Two forbidden words

POWER AND THE PEOPLE: A Guide to Constitutional Reform by Vernon Bogdanor, Gollancz pounds 16.99
The real dramas and divisions in British politics take place within the parties, not between them. The "ishoos", as Tony Benn likes to call them, are therefore decided, Mondays to Thursdays, within a square mile or so of Westminster Bridge, and on long weekends at assorted country houses. This has been true for at least 150 years. The electors are spectators at a theatre in which much of the action occurs offstage. We may heckle or cheer now and then, in the manner of Elizabethan groundlings, and we may certainly enjoy peripety (the change from one state of things to its opposite) or the effects of hubris (as in Jonathan Aitken). Only once in five years, however, do we have the chance to boo the actors off-stage: thrilling drama, but not a particularly grown-up way of running our affairs.

The Great Cleansing on 1 May has restored faith in our political system, but, I fear, only temporarily. Genuine popular feeling is increasingly channelled into single-issue, direct-action campaigns against, for example, bypasses or airport runways. So constitutional reform, to which Professor Bogdanor's book is billed as a guide, ought to be a subject of urgent, consuming interest.

Alas, "constitution" and "reform", as any sub-editor knows, are words which should never appear in headlines. The precise powers of a Scottish parliament, the exact circumstances under which referendums might be held, the merits of different systems of proportional representation - the details of these are for political nerds. Professor Bogdanor, a likeable and liberal- minded man, is nerd-in-chief. His book, though lucid, is no more exciting than a computer user's guide.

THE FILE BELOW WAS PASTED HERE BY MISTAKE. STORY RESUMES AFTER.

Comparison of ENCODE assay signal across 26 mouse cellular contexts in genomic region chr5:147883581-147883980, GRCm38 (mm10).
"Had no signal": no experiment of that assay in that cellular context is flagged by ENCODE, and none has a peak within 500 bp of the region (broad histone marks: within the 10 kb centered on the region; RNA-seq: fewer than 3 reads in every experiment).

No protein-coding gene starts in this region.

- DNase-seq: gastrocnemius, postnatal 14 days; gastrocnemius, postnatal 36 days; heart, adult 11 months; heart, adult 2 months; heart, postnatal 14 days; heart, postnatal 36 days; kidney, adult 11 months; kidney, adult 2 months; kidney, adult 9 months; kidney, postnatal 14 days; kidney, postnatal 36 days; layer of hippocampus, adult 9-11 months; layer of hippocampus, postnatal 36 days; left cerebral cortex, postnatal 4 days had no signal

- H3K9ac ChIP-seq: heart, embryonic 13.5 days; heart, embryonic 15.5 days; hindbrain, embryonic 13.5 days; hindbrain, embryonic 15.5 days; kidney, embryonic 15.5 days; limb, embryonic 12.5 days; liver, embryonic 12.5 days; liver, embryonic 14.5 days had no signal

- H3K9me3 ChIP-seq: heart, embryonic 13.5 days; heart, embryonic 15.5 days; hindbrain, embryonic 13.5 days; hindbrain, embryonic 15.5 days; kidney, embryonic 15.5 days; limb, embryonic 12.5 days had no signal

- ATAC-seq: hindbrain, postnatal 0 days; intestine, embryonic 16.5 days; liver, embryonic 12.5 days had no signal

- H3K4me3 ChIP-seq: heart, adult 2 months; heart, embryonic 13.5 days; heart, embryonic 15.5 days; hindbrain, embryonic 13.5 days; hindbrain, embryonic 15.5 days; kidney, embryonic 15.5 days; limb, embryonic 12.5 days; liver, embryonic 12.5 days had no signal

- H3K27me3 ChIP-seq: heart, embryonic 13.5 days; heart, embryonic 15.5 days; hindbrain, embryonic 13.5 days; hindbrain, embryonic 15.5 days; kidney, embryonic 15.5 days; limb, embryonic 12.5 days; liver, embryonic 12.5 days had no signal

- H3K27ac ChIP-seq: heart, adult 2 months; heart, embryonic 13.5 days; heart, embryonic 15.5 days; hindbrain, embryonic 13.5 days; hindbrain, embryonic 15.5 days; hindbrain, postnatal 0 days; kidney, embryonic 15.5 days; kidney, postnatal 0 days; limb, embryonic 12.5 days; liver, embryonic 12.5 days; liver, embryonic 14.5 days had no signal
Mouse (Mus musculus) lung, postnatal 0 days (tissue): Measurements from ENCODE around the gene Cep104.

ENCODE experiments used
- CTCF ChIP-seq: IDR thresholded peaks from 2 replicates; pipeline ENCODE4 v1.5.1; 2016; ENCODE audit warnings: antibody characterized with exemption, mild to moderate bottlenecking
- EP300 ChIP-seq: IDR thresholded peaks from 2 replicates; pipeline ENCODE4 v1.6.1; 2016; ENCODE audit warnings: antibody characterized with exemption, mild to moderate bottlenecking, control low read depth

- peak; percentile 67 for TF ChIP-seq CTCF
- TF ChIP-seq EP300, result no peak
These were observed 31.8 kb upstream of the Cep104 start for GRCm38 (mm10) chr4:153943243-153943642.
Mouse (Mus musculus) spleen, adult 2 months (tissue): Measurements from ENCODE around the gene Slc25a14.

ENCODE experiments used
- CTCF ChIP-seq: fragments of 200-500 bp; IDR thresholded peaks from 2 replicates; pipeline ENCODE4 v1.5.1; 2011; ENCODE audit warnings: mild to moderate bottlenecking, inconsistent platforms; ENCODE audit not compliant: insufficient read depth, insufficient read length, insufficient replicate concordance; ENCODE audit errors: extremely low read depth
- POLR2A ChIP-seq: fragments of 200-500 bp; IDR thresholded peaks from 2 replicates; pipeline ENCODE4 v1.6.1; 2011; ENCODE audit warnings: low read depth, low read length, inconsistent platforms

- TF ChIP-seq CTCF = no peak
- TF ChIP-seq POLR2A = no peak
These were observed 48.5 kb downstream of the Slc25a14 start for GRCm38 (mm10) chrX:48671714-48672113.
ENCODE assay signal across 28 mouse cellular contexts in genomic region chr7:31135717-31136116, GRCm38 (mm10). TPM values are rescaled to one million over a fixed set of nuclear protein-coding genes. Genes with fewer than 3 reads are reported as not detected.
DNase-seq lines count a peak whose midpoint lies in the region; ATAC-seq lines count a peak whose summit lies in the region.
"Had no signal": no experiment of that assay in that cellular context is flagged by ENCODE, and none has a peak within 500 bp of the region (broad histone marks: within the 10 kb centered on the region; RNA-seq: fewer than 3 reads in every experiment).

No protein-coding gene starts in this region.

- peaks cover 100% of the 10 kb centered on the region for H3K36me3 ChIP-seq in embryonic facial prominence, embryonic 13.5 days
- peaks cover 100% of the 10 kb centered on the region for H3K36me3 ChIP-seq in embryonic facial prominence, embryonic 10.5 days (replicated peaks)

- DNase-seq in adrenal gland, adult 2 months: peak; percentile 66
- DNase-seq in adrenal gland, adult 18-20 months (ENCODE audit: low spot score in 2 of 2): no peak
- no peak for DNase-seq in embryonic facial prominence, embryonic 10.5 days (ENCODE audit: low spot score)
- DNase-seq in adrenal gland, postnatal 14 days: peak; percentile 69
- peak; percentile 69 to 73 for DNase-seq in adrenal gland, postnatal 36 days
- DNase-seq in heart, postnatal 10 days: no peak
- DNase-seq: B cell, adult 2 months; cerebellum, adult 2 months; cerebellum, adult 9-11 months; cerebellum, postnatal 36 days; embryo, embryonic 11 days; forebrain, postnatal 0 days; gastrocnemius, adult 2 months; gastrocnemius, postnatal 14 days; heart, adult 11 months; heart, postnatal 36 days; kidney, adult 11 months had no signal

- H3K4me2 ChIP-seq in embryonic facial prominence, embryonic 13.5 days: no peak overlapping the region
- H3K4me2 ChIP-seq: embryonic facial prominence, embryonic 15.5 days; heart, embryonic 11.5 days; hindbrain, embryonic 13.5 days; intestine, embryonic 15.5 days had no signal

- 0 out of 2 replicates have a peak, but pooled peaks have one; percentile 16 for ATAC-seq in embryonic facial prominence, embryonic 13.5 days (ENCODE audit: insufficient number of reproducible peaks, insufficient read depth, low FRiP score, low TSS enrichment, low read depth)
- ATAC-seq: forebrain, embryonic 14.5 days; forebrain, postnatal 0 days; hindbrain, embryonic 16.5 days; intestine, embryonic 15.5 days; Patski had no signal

Professor Bogdanor doesn't help his cause by coming to conclusions which are both limp and limited. He decides that the House of Lords should be left more or less as it is. He argues for the most horrendously complex system of proportional voting (an example from the Republic of Ireland requires five pages for the arithmetic alone), and then admits that it has next to no chance of adoption in Britain. He leaves the Queen undisturbed on her throne, though required to submit proper accounts. Except as a brief afterthought, he has nothing to say about a written constitution, a Bill of Rights or freedom of information, and very little about local government. He is quite positive about referendums, and makes them sound exciting (well, diverting on a wet afternoon), but doesn't venture into hypothecated taxation - the idea that we might vote on specific taxes for specific purposes, such as an extra 1p on income tax for schools.

It may be objected that Professor Bogdanor should not be criticised for his failure to write a book that he did not set out to write. But this is the trouble with the constitutional reformers. Despite their good intentions, they fail to connect with anything that the rest of us find important: the power of Rupert Murdoch to dominate our media, the power of the big City investors to enforce poverty-line wages, the power of motorists to change the world's weather. As Professor Bogdanor acknowledges, devolution, House of Lords reform and all the rest of it would greatly expand the class of professional politicians. There doesn't seem much point in electing these people if, confronted with real power, they continue to be as timid as they are now, occupying themselves instead by harassing single mothers, schoolteachers, squeegee merchants, and other harmless souls.

Perhaps this explains why politicians make constitutional reform sound so complex: it puts off the evil day when they have to do anything useful. "The British Constitution", writes Professor Bogdanor, "knows nothing of the people". His book, I'm afraid, knows little of them either, and, despite its title, knows still less of power.